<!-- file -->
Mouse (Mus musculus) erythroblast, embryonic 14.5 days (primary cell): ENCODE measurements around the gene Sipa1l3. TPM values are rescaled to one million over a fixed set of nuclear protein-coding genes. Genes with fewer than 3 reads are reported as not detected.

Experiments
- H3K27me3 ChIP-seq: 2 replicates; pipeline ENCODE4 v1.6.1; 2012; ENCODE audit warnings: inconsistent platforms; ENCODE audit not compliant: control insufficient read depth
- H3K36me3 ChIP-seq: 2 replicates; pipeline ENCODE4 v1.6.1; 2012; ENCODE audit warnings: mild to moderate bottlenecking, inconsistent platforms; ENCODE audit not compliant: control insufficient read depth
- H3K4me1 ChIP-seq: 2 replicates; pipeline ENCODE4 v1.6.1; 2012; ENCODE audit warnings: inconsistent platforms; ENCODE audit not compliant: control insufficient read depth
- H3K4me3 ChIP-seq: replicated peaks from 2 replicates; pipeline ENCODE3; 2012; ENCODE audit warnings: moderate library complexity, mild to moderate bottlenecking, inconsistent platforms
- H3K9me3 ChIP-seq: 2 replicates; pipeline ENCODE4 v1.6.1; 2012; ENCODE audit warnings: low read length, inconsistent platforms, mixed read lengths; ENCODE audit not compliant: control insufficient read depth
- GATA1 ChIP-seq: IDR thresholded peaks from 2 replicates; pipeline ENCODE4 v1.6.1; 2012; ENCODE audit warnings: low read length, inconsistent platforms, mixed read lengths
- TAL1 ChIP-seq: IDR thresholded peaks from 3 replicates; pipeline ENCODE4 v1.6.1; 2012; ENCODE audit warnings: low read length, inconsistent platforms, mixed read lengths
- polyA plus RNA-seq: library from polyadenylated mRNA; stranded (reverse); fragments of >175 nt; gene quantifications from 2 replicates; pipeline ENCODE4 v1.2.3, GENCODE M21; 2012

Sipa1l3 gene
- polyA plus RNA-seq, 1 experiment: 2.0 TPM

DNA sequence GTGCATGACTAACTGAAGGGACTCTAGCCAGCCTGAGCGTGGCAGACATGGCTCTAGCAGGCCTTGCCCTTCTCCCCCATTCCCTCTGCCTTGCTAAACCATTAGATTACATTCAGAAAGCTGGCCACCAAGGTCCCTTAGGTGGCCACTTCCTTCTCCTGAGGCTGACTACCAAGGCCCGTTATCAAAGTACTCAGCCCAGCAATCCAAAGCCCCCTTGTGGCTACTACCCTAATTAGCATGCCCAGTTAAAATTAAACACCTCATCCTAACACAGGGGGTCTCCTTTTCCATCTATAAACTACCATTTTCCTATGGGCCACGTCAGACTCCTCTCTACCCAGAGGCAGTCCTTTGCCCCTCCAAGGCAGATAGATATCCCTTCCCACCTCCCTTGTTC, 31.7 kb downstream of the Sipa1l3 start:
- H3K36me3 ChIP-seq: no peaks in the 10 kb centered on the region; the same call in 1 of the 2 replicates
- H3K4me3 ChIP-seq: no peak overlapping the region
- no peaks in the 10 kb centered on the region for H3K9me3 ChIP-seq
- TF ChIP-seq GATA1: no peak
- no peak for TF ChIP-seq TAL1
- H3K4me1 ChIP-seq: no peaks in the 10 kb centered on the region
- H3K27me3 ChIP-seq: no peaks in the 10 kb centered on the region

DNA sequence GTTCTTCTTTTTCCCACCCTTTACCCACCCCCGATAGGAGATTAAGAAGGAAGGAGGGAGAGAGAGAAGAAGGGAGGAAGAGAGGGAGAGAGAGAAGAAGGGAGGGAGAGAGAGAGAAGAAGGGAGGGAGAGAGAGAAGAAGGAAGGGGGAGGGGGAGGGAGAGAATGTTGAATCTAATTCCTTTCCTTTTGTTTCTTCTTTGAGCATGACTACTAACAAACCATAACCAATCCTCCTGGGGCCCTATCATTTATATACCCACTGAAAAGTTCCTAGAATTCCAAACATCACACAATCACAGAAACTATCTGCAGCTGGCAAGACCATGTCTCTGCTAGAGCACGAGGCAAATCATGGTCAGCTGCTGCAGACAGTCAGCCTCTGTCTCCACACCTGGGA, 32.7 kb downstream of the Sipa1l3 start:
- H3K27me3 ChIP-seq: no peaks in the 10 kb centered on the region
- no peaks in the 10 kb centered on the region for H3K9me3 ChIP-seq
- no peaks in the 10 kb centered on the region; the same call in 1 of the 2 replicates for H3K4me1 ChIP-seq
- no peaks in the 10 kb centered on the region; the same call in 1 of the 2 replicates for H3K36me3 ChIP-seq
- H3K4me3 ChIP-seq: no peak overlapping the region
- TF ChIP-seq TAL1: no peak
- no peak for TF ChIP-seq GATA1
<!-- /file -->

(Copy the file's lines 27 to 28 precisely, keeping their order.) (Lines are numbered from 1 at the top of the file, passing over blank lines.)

- TF ChIP-seq TAL1: no peak
- no peak for TF ChIP-seq GATA1